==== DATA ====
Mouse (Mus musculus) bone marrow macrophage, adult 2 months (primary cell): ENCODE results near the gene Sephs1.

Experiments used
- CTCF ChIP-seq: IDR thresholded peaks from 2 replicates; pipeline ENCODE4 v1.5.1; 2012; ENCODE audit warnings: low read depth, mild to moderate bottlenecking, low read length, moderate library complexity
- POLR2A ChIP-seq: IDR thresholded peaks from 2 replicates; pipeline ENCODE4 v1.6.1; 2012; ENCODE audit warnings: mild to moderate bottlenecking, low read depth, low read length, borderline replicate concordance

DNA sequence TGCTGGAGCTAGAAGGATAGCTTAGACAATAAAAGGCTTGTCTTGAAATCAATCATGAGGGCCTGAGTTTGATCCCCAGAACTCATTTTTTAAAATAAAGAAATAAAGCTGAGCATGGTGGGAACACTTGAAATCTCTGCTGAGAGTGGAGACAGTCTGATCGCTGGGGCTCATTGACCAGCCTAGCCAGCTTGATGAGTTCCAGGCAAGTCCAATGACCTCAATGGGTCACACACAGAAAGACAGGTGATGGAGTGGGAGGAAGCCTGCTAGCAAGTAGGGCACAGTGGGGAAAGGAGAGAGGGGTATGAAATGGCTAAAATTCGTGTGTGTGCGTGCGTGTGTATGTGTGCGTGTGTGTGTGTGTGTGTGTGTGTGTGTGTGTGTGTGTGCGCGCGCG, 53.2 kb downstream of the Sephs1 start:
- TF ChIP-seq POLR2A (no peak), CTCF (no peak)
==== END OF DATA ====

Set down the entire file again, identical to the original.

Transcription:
Mouse (Mus musculus) bone marrow macrophage, adult 2 months (primary cell): ENCODE results near the gene Sephs1.

Experiments used
- CTCF ChIP-seq: IDR thresholded peaks from 2 replicates; pipeline ENCODE4 v1.5.1; 2012; ENCODE audit warnings: low read depth, mild to moderate bottlenecking, low read length, moderate library complexity
- POLR2A ChIP-seq: IDR thresholded peaks from 2 replicates; pipeline ENCODE4 v1.6.1; 2012; ENCODE audit warnings: mild to moderate bottlenecking, low read depth, low read length, borderline replicate concordance

DNA sequence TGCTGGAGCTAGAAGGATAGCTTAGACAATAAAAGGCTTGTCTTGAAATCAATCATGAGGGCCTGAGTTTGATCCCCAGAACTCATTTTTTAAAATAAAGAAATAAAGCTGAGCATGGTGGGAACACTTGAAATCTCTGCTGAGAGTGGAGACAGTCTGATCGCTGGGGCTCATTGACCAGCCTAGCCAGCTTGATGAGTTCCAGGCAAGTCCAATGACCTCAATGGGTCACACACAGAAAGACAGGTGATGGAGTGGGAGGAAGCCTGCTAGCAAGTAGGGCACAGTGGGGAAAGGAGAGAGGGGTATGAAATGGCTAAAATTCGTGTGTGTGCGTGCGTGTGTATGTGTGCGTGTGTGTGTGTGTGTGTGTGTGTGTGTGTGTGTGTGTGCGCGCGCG, 53.2 kb downstream of the Sephs1 start:
- TF ChIP-seq POLR2A (no peak), CTCF (no peak)